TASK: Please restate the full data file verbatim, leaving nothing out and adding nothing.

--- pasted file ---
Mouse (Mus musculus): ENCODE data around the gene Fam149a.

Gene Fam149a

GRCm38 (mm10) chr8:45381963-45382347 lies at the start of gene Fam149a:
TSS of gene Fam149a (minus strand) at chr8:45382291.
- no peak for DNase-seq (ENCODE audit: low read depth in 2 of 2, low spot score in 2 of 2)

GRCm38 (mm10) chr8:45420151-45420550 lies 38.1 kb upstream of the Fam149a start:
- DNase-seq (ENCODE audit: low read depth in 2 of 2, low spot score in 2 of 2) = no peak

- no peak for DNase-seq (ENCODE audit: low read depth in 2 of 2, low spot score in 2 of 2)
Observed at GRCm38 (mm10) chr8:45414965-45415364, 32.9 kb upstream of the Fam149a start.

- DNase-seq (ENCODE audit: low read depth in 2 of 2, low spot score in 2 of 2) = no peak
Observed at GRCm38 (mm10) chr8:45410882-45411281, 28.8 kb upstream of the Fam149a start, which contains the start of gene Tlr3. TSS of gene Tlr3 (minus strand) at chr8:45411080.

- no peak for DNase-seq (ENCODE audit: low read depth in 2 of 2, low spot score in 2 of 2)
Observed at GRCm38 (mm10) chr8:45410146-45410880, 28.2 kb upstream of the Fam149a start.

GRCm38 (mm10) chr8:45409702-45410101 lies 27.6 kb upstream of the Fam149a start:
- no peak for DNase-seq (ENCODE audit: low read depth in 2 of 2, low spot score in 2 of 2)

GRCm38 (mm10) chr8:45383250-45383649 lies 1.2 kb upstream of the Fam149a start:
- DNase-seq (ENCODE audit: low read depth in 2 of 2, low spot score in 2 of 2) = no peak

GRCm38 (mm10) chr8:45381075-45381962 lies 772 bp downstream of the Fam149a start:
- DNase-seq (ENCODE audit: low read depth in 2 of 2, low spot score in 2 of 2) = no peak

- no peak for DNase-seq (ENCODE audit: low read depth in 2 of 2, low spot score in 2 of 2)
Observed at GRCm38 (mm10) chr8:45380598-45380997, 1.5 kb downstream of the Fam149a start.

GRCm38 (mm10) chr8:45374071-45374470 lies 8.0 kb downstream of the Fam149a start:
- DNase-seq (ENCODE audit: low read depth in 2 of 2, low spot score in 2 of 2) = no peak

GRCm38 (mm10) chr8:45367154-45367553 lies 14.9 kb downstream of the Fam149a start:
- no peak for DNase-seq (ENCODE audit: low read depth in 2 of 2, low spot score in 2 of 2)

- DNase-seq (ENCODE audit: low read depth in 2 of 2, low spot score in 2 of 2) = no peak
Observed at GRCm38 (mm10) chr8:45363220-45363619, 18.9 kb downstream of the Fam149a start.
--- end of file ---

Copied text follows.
Mouse (Mus musculus): ENCODE data around the gene Fam149a.

Gene Fam149a

GRCm38 (mm10) chr8:45381963-45382347 lies at the start of gene Fam149a:
TSS of gene Fam149a (minus strand) at chr8:45382291.
- no peak for DNase-seq (ENCODE audit: low read depth in 2 of 2, low spot score in 2 of 2)

GRCm38 (mm10) chr8:45420151-45420550 lies 38.1 kb upstream of the Fam149a start:
- DNase-seq (ENCODE audit: low read depth in 2 of 2, low spot score in 2 of 2) = no peak

- no peak for DNase-seq (ENCODE audit: low read depth in 2 of 2, low spot score in 2 of 2)
Observed at GRCm38 (mm10) chr8:45414965-45415364, 32.9 kb upstream of the Fam149a start.

- DNase-seq (ENCODE audit: low read depth in 2 of 2, low spot score in 2 of 2) = no peak
Observed at GRCm38 (mm10) chr8:45410882-45411281, 28.8 kb upstream of the Fam149a start, which contains the start of gene Tlr3. TSS of gene Tlr3 (minus strand) at chr8:45411080.

- no peak for DNase-seq (ENCODE audit: low read depth in 2 of 2, low spot score in 2 of 2)
Observed at GRCm38 (mm10) chr8:45410146-45410880, 28.2 kb upstream of the Fam149a start.

GRCm38 (mm10) chr8:45409702-45410101 lies 27.6 kb upstream of the Fam149a start:
- no peak for DNase-seq (ENCODE audit: low read depth in 2 of 2, low spot score in 2 of 2)

GRCm38 (mm10) chr8:45383250-45383649 lies 1.2 kb upstream of the Fam149a start:
- DNase-seq (ENCODE audit: low read depth in 2 of 2, low spot score in 2 of 2) = no peak

GRCm38 (mm10) chr8:45381075-45381962 lies 772 bp downstream of the Fam149a start:
- DNase-seq (ENCODE audit: low read depth in 2 of 2, low spot score in 2 of 2) = no peak

- no peak for DNase-seq (ENCODE audit: low read depth in 2 of 2, low spot score in 2 of 2)
Observed at GRCm38 (mm10) chr8:45380598-45380997, 1.5 kb downstream of the Fam149a start.

GRCm38 (mm10) chr8:45374071-45374470 lies 8.0 kb downstream of the Fam149a start:
- DNase-seq (ENCODE audit: low read depth in 2 of 2, low spot score in 2 of 2) = no peak

GRCm38 (mm10) chr8:45367154-45367553 lies 14.9 kb downstream of the Fam149a start:
- no peak for DNase-seq (ENCODE audit: low read depth in 2 of 2, low spot score in 2 of 2)

- DNase-seq (ENCODE audit: low read depth in 2 of 2, low spot score in 2 of 2) = no peak
Observed at GRCm38 (mm10) chr8:45363220-45363619, 18.9 kb downstream of the Fam149a start.